Gastric Area Basics for the Physician Assistant Exam - dummies

Gastric Area Basics for the Physician Assistant Exam

By Barry Schoenborn, Richard Snyder

After traveling through the esophagus, your next destination in preparing for the Physician Assistant Exam (PANCE) is the lively gastric area. Containing the cardia, fundus, antrum, and pylorus, this area is just ripe for pathology and future PANCE questions. The stomach is a happening place where much of the digestion takes place. The chief cells make pepsinogen, and the paneth cells make hydrochloric acid to keep gastric pH low.


Inflammation of the stomach is referred to as gastritis. Gastritis can be classified as type A or type B:

  • Type A is fundal gastritis (in the fundus of the stomach), and it’s felt to be autoimmune in nature. It’s associated with inflammatory processes such as pernicious anemia.

  • Type B is antral gastritis. Risk factors and causes include the use of nonsteroidals (NSAIDs), Helicobacter pylori infection, alcohol use, and the use of oral steroids.

How can you search for H. pylori? It can be detected through a urea breath test. Antibodies can be detected in the blood, although the blood test isn’t the most reliable. It can be confirmed via biopsy of the affected mucosa via endoscopy. Or it can be detected in the stool via assay, which is often done after treatment to ensure that the bacteria have been eradicated.

Be familiar with the medications used for treating H. pylori gastritis. Treatment involves the use of a proton pump inhibitor like pantoprazole as well as antibiotics such as amoxicillin and clarithromycin. The duration of treatment is usually 7 to 14 days. Other medications include metronidazole and bismuth salicylate. Different medication regimens also have different eradication rates. The best eradication is the triple-threat combination of a PPI, clarithromycin, and amoxicillin.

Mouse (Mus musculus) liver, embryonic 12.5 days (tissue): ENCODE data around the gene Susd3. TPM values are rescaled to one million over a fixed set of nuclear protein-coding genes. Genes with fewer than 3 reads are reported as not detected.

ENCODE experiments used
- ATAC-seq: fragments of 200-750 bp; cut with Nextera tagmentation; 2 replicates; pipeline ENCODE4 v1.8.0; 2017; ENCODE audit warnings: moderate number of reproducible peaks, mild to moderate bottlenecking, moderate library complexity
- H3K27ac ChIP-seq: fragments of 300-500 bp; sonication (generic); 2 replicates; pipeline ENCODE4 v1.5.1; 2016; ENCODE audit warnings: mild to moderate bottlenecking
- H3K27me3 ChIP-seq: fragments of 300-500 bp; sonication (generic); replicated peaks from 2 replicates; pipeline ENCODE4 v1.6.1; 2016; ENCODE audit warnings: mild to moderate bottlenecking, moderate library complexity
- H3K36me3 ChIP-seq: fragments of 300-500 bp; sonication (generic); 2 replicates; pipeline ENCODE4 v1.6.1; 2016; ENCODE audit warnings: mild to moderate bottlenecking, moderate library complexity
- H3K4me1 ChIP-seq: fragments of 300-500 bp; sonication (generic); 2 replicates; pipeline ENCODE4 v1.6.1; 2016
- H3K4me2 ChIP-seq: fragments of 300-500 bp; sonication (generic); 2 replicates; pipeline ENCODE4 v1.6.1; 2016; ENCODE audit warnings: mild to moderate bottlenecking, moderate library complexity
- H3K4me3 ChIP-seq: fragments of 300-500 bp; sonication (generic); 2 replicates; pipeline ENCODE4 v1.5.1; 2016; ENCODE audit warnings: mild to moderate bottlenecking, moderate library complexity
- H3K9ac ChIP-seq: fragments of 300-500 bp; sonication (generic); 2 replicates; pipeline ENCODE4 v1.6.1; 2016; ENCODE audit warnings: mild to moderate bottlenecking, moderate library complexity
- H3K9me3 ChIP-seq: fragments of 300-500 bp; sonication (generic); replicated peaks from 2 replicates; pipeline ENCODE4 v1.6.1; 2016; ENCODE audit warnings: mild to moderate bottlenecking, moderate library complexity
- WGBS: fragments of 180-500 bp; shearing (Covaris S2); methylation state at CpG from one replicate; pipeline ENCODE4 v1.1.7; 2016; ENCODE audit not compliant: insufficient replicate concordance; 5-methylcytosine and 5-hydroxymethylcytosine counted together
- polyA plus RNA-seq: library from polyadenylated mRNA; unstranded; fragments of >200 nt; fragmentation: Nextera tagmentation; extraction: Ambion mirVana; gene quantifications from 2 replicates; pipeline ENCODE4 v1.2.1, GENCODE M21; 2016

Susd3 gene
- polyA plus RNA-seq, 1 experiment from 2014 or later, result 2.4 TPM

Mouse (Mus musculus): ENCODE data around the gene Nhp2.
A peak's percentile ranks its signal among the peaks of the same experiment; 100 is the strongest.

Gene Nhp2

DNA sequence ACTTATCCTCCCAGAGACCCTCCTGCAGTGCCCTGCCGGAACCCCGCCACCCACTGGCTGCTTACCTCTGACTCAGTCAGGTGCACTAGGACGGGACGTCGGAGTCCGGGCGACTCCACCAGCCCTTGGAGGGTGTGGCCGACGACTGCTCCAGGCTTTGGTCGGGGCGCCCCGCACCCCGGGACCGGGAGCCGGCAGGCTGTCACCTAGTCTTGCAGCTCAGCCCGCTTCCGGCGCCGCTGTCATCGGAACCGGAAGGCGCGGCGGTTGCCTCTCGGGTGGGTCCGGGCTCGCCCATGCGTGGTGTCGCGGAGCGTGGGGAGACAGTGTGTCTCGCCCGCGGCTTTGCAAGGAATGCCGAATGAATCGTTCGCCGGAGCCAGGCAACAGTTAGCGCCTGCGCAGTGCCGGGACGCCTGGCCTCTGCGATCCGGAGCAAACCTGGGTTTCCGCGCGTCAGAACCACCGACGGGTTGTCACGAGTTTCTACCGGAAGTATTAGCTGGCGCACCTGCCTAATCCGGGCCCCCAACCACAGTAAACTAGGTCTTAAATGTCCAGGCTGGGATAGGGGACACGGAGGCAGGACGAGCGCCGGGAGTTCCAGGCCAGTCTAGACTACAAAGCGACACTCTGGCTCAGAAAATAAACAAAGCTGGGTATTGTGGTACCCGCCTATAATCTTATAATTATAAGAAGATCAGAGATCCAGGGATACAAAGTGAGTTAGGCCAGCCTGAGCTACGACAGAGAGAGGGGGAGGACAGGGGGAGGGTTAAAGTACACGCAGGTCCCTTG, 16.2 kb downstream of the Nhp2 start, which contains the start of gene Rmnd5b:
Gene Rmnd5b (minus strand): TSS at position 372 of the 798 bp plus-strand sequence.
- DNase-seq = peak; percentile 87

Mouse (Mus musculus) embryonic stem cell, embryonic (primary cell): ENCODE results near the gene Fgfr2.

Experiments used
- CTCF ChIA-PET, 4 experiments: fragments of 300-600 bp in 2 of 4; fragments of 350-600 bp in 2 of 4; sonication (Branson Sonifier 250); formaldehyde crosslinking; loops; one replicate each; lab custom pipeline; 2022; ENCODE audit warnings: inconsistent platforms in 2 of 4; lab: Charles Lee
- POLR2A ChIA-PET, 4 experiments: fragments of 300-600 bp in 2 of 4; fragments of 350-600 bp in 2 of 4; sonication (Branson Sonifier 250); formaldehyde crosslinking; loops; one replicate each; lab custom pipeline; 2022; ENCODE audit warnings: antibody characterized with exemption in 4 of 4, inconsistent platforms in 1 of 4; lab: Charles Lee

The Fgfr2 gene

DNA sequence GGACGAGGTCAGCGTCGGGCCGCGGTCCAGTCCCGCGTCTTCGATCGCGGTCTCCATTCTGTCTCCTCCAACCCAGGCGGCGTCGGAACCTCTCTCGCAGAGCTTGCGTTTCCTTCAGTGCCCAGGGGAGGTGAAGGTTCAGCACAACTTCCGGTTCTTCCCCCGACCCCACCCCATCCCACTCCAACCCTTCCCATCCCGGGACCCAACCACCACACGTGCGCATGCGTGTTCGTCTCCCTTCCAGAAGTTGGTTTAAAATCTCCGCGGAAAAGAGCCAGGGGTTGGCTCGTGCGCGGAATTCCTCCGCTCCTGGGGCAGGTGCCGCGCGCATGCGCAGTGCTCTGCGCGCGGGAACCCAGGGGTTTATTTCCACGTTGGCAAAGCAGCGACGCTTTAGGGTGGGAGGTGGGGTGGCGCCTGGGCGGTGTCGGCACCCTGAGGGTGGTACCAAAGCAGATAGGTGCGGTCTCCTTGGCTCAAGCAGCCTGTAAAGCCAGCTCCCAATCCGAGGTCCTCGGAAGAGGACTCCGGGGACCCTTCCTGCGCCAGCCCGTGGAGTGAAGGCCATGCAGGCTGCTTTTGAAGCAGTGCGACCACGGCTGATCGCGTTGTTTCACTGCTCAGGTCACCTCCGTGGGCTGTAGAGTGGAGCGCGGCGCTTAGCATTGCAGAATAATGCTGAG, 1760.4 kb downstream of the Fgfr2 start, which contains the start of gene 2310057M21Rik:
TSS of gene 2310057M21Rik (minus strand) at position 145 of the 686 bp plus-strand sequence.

Untreated H. pylori infections can increase the risk of developing gastric lymphoma, specifically the development of a MALToma.

Peptic ulcer

Peptic ulcer disease refers to significant inflammation of the lining of the stomach (gastric ulcers) and/or the small intestine (duodenal ulcers). The ulcer forms after the lining of the stomach or duodenum breaks down.

Nothing is uglier than an ulcer, especially a gastric ulcer. The risk factors for gastric ulcers are much the same as for gastritis and can include alcohol, NSAID use, steroids, cigarette smoking, and Helicobacter pylori. Symptoms of a gastric ulcer can include pain induced by eating. If the person is bleeding from a gastric ulcer, you can see dark, tarry stools.

In a PANCE question, a gastric ulcer can present with bleeding and pain made worse with eating. A duodenal ulcer can present with pain made better with eating.

The gastric or duodenal ulcer can be diagnosed via an endoscopy. A gastric ulcer is often biopsied to differentiate a malignant gastric ulceration from a benign gastric ulcer.

The treatment for a gastric ulcer is similar to treatment for gastritis. In general, you should be aware of the H2 antagonists, proton pump inhibitors, and sucralfate: